In the very first Star Wars live-action TV series, Disney+'s "The Mandalorian," we hear that the bounty hunter the show is named after is "the best in the parsec."
The sci-fi epic has had a history of using — and, many would say, misusing — the word "parsec" since its very beginning.
So, what is a parsec? And what might "Star Wars" think it means this time?
What is a parsec?
When it comes to expressing the astronomical distances that lie between stars, the unit the average person is likely most familiar with is the light-year, or the distance a ray of light travels in a single Earth year. This amounts to about 6 trillion miles (9.7 trillion kilometers).
However, the unit of astronomical distance used more often in astronomy research is the parsec, which is a portmanteau of "parallax" and "arcsecond." The term comes from the use of triangulation to determine the distance of nearby stars. Specifically, a parsec is the distance to a star whose apparent position shifts by 1 arcsecond (1/3,600 of a degree) in the sky after Earth orbits halfway around the sun.
A parsec amounts to about 3.26 light-years, or about 19.2 trillion miles (30.9 trillion kilometers).
The Kessel Run
In "Star Wars: A New Hope," the scoundrel Han Solo brags that his ship the Millennium Falcon "made the Kessel Run in less than 12 parsecs." For years, fans nitpicked that a parsec if a unit of distance, not time, so Han's boast made no sense. When "Star Wars: The Force Awakens" repeated Han's claim, famed astrophysicist Neil deGrasse Tyson argued the space opera was "unashamed of inanity."
According to the comic book adaptation of the movie, Star Wars' creator George Lucas claimed the seeming gaffe was intentional. The blunder was meant to show that Han "was something of a bull artist who didn't always know precisely what he was talking about."
However, "Solo: A Star Wars Story" revealed that Han meant what he said after all. In the film, he flies the Millennium Falcon from Kessel through a cosmic maelstrom on a hazardous shortcut that was only about 12 parsecs long. As Lando Calrissian pointed out in that film, much safer versions of the Kessel Run were normally at least 20 parsecs.
Amusingly, in "Solo: A Star Wars Story," Chewbacca pointed out that Han's route was actually slightly more than 12 parsecs, but in "Star Wars: A New Hope," the smuggler is already exaggerating that he did it in less than 12.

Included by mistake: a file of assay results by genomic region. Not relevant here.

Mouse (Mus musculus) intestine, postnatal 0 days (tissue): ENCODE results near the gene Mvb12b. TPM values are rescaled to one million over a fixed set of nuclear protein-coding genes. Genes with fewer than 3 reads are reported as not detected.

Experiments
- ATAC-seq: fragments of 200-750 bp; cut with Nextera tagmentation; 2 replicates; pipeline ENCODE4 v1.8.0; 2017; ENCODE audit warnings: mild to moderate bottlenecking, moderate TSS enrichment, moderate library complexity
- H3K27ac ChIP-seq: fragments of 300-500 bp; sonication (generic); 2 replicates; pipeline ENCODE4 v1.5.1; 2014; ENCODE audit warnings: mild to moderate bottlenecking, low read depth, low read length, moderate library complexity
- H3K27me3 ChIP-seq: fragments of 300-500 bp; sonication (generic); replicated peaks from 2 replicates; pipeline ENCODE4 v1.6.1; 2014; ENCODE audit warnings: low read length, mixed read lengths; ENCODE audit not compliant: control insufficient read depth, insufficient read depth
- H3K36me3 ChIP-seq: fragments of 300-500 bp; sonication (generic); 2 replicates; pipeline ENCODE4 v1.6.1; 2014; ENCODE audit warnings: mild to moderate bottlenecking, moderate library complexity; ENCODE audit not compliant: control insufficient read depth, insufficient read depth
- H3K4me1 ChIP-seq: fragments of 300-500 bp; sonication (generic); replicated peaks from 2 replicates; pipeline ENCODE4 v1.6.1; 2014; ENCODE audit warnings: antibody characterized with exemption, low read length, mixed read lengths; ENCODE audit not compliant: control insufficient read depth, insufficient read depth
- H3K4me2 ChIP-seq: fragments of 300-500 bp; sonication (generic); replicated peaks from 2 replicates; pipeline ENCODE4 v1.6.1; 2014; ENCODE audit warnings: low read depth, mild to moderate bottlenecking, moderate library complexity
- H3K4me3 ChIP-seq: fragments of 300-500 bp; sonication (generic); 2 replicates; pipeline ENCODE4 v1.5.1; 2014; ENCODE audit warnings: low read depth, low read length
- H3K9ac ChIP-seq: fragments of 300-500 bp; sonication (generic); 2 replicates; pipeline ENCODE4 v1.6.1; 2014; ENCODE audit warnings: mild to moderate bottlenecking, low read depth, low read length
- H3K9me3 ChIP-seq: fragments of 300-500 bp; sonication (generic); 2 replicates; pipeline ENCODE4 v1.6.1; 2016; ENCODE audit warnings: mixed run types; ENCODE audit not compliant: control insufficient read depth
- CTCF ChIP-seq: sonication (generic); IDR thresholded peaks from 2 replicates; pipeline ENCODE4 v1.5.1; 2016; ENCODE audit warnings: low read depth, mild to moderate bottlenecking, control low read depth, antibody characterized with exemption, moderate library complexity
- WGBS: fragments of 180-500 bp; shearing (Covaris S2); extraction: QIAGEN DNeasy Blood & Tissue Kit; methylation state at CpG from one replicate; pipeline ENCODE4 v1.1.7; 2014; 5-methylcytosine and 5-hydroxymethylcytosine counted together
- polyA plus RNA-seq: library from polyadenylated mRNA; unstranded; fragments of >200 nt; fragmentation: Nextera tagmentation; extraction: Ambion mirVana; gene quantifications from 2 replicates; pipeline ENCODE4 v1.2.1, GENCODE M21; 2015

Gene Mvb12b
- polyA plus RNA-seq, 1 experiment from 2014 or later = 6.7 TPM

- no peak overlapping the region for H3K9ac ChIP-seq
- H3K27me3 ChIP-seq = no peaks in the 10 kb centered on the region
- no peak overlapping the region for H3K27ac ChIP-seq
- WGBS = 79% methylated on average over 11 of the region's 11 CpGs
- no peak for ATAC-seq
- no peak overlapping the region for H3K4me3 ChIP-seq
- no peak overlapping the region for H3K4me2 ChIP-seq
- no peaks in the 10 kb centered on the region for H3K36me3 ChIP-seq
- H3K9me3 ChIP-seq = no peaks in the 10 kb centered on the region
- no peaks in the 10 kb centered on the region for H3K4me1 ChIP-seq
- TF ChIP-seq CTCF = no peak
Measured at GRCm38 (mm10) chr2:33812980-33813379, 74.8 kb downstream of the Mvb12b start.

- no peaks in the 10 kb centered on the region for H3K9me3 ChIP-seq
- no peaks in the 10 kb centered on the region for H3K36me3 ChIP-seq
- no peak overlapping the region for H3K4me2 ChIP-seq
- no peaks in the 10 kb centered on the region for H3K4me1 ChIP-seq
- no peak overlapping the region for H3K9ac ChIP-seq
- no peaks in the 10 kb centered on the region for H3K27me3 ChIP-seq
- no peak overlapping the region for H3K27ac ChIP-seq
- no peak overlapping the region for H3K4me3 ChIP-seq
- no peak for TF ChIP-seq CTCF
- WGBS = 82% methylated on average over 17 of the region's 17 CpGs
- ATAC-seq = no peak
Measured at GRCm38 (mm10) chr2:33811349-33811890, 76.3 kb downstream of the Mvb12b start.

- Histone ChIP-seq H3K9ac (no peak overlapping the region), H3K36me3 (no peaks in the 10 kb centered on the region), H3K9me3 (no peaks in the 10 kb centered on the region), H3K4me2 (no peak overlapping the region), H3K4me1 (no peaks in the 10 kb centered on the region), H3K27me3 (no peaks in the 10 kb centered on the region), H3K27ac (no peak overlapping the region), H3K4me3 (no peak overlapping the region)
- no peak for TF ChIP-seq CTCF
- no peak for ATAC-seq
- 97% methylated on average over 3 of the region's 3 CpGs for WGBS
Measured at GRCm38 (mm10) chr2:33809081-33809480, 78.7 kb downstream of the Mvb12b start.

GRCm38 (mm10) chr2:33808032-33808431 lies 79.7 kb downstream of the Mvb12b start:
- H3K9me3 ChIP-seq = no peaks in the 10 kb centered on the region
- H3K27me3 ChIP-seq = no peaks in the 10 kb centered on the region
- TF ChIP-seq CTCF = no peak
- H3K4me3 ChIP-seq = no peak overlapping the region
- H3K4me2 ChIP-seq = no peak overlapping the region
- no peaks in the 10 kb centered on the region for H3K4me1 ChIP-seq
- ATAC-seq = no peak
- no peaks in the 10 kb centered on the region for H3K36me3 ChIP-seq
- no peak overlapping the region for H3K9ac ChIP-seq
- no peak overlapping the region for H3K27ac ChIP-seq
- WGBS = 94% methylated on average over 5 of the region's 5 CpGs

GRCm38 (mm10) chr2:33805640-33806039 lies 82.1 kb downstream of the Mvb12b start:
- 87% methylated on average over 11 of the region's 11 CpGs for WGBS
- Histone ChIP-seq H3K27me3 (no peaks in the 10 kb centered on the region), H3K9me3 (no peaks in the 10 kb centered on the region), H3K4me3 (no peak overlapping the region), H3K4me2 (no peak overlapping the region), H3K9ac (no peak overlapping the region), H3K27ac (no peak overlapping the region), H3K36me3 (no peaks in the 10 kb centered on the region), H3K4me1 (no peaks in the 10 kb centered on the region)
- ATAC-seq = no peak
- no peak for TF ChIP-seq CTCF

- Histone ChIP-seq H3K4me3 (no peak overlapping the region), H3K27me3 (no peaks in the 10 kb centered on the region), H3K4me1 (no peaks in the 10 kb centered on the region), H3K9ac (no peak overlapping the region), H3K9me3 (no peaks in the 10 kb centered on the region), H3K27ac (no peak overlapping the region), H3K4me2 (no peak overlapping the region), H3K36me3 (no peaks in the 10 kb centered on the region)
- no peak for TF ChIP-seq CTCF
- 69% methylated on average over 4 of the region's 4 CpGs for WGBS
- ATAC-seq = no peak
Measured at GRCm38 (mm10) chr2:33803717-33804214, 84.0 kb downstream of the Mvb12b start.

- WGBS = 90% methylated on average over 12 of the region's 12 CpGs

"Best in the parsec"
The upcoming series "The Mandalorian" is about a lone gunfighter in the outer reaches of the galaxy, a bounty hunter far away from the authority of the New Republic. The series is set after "Star Wars: Return of the Jedi" and some time before the events of "The Force Awakens," so in the chaos after the fall of the Empire and before the emergence of the First Order.
The planet Mandalore and its warrior people are well-known elements of "Star Wars" lore. In the original and prequel films, both Jango Fett and his clone/son Boba Fett wore Mandalorian armor, although they were not from that planet.
In the trailers for "The Mandalorian," a mysterious character played by German director Werner Herzog noted that the bounty hunter the series is named after is "the best in the parsec."
"Only Imperial stormtroopers are so precise"
The problem "The Mandalorian" raises is that "Solo: A Star Wars Story" has already established that a parsec is a unit of distance. Saying the bounty hunter of "The Mandalorian" is the best in the parsec would similar to saying that he is the best in the light-year.
What would make more sense is if the bounty hunter was said to be "the best around for a parsec." But a parsec is not even all that great a distance when it comes to the kind of astronomical scales one might expect from a sci-fi epic set in a galaxy far, far away. For example, the nearest star to our sun, Proxima Centauri, is only about 1.3 parsecs away.
Still, many words in English have more than one meaning. The same might hold true for "parsec" in Basic, the most prevalent language in the galaxy in "Star Wars," depending on the context. Or, as Obi-Wan Kenobi might say, what was said about the Mandalorian may be true, from a certain point of view.
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Charles Q. Choi is a contributing writer for Space.com and Live Science. He covers all things human origins and astronomy as well as physics, animals and general science topics. Charles has a Master of Arts degree from the University of Missouri-Columbia, School of Journalism and a Bachelor of Arts degree from the University of South Florida. Charles has visited every continent on Earth, drinking rancid yak butter tea in Lhasa, snorkeling with sea lions in the Galapagos and even climbing an iceberg in Antarctica. Visit him at http://www.sciwriter.us